In many ways, it seems that Dr. Randy Rosenberg has prepared his entire life for the position he’ll take over this fall.
Rosenberg, an assistant professor of religion and philosophy at Fontbonne, has been named holder of the Sisters of St. Joseph of Carondelet Endowed Chair in Catholic Thought. It is a three-year appointment that Rosenberg said will allow him more opportunity to interact with the campus and the greater community, conduct research, and explore the university’s Catholic roots and their relevance in today’s world. He succeeds Dr. Jill Raitt, who completed her appointment at the end of the 2010-2011 school year.
“In many ways, when I read the description of the position, I felt like it was a very natural fit,” Rosenberg said. “The university was looking for someone who was well-versed in and could articulate the Catholic intellectual tradition and Catholic social teachings. They wanted someone who could connect the Catholic tradition across disciplines and had a strong passion for an interdisciplinary approach.”
Rosenberg fit the bill.
Much like Fontbonne University itself, Rosenberg has been shaped and molded by Catholic education and experience. He grew up in Florissant and attended St. Sabina School, then St. Louis University High School. His life and his interests, he said, were greatly influenced by his teachers and priests.
“I look back, and I realize I had great teachers,” he recalled. “They taught us to write well, and they sparked my interest in history and geography. The priest in our parish had a strong presence and took a real interest in us kids and our families.”
“I began to wonder what my contribution to the church should be. For me, the question was one of vocation: becoming a priest or a teacher were both viable options,” Rosenberg remembered.
Although he spent some time at Kenrick Seminary, further discerning his vocation, ultimately, Rosenberg decided to become a teacher. He earned a bachelor’s in philosophy from St. Louis University, then a masters’ in theology from Aquinas Institute of Theology while teaching at SLU High. He and his wife then moved to Boston, where he earned his doctorate in systematic theology from Boston College, a discipline he describes as faith seeking understanding.
“This discipline looks at Christian teachings and doctrines in light of the questions that arise in every age,” he described. “For example, how does one talk about creation in light of developments in science?”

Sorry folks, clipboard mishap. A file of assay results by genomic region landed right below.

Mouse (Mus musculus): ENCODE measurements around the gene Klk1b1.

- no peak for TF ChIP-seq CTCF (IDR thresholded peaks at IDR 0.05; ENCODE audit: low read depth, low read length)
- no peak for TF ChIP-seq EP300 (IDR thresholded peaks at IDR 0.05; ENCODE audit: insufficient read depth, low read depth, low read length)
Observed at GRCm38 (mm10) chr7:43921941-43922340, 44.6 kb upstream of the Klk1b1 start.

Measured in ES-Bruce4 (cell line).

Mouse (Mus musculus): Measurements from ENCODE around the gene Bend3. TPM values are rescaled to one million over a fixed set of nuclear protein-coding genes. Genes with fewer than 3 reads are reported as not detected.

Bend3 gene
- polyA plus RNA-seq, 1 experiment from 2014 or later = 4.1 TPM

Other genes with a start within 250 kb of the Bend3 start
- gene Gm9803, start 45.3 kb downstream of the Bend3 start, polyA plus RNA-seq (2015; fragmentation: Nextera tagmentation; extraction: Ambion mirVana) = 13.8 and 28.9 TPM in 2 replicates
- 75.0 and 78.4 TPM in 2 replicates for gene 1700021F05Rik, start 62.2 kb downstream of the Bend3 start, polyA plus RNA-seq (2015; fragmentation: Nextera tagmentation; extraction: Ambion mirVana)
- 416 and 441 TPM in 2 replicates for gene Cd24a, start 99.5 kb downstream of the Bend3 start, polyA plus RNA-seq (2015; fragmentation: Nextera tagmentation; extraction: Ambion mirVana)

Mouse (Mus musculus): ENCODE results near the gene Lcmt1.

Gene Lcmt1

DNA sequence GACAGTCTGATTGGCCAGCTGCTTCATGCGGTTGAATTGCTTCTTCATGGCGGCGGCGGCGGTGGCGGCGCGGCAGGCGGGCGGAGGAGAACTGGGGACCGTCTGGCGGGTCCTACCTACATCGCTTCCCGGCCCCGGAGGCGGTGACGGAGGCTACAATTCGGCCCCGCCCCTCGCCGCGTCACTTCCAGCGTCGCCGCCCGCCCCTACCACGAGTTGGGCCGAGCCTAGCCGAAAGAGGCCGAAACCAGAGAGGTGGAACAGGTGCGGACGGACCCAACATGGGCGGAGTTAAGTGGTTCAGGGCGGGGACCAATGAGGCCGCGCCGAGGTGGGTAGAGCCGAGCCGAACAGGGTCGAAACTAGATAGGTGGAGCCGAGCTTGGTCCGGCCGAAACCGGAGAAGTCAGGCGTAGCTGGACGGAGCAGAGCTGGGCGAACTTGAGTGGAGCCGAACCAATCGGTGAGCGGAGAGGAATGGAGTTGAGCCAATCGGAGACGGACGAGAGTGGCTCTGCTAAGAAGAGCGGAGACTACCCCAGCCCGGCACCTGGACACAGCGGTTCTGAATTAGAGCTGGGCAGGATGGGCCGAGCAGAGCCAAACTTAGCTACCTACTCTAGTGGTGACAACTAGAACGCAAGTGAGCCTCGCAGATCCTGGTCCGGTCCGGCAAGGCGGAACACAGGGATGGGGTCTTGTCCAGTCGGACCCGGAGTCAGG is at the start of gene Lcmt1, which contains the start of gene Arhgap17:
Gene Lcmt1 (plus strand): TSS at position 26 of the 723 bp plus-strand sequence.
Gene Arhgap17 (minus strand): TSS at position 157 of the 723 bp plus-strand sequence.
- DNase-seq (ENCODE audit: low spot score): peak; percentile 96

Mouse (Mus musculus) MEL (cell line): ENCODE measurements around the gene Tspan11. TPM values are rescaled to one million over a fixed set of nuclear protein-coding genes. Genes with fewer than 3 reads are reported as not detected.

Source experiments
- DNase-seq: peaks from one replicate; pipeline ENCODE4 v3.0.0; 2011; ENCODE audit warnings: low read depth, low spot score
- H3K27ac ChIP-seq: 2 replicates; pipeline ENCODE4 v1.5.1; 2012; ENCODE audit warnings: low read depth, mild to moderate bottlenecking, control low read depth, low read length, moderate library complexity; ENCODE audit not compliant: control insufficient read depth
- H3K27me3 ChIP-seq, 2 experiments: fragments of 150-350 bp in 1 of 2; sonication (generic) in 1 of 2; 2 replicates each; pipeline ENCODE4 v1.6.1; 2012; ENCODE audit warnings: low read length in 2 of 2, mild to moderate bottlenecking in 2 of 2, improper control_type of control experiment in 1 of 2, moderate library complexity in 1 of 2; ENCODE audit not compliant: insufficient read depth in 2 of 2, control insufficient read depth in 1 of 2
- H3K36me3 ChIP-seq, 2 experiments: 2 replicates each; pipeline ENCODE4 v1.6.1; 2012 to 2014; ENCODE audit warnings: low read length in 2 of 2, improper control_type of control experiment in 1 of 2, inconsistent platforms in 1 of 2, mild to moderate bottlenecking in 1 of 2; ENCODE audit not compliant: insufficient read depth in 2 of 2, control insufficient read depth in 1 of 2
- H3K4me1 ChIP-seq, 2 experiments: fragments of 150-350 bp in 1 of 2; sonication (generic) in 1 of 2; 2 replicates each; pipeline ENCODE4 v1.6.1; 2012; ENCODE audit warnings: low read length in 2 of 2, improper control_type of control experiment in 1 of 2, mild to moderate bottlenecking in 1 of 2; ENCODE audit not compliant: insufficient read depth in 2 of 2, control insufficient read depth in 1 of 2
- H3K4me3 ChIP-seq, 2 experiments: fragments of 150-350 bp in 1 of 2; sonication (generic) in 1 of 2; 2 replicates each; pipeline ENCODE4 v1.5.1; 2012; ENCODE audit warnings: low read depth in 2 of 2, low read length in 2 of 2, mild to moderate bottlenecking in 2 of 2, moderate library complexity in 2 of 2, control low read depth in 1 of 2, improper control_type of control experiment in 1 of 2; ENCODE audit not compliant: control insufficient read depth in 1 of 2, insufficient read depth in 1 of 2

Rosenberg and his wife spent five years in Boston, but the call to raise their two children around family led them back to St. Louis. He has taught at Fontbonne for three years.
Now Rosenberg looks forward to continuing his work on a larger scale. In 2008, he helped found the St. Louis Society for Catholic Theologians, a group made up of representatives from many Catholic institutions who gather at Fontbonne periodically to present papers and discuss, debate and connect.
“I envision Fontbonne as the center of theological collaboration,” Rosenberg said. But he also envisions making Catholic teaching and thought — and Fontbonne’s heritage, mission and vision — accessible to a new generation of students.
“I try to make my classes as meaningful as possible for students by asking them to ask questions for themselves,” he explained. “I want to provide a place for them to think about and ask fundamental human questions through a variety of media — text, film, novels and more.”
Rosenberg’s plans for the next three years include the production of regular podcasts, a blog and webpage, new interdisciplinary curriculum units, resources for students and organizations, student panel discussions, Endowed Chair seminars, and tours of Catholic sites around St. Louis for the general public.
“My experience in the classroom is that questions of faith and meaning, existence, God, death and suffering are all still meaningful to students,” he said. “They’re questions the students are willing and excited to discuss.”
And Rosenberg is excited to help answer them.
Learn more about studying history, philosophy and religion at Fontbonne.
Learn more about the annual Carondelet Lecture Series.